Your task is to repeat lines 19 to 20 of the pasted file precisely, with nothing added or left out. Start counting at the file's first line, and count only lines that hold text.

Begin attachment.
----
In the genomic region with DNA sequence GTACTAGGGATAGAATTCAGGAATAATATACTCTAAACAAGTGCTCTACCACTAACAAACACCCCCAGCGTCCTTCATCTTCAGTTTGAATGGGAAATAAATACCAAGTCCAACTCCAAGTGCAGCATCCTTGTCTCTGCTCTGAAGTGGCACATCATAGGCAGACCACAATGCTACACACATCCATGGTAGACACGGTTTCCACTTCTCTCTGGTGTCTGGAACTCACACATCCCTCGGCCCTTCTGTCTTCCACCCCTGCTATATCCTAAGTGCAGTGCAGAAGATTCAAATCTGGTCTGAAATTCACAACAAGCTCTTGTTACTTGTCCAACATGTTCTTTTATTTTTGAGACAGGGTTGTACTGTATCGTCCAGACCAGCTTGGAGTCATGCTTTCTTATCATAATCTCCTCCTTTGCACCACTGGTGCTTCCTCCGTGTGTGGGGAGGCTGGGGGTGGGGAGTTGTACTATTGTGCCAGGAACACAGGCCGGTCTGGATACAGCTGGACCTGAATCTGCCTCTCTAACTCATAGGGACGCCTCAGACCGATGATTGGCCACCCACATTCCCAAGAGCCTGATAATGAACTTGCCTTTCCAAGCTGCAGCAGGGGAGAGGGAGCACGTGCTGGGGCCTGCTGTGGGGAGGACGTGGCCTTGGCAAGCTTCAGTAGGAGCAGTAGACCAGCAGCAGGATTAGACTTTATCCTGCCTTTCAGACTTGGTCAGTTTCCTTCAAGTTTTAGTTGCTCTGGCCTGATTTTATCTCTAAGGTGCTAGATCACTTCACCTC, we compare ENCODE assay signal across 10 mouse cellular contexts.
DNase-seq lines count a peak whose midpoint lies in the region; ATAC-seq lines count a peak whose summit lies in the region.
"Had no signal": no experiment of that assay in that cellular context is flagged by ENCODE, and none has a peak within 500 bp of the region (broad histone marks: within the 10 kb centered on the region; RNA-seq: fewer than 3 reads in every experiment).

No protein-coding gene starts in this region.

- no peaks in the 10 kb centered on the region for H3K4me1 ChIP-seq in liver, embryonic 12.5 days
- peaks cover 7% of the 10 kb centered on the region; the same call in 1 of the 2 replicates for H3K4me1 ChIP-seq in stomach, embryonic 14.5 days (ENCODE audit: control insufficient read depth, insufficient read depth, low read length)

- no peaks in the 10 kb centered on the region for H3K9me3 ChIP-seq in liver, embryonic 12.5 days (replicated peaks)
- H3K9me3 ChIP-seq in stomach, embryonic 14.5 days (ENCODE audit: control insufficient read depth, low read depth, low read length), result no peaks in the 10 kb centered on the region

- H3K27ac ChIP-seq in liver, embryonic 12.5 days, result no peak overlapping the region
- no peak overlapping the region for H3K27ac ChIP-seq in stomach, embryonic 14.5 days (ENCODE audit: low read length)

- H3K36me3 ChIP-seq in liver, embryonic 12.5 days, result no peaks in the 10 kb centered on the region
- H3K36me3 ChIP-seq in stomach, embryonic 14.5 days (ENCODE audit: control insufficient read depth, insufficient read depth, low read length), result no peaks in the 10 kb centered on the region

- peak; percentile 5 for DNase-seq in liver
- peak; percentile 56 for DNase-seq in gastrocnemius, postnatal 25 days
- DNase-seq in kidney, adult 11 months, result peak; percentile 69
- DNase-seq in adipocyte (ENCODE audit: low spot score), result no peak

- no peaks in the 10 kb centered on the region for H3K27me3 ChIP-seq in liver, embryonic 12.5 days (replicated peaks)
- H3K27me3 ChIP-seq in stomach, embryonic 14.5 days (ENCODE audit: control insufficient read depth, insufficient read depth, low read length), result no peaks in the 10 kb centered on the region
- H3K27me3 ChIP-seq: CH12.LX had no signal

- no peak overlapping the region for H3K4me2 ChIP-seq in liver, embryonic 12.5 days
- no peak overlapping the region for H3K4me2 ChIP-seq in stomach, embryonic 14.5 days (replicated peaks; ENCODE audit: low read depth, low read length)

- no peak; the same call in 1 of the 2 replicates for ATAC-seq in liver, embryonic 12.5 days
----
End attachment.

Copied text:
- H3K27me3 ChIP-seq: CH12.LX had no signal

- no peak overlapping the region for H3K4me2 ChIP-seq in liver, embryonic 12.5 days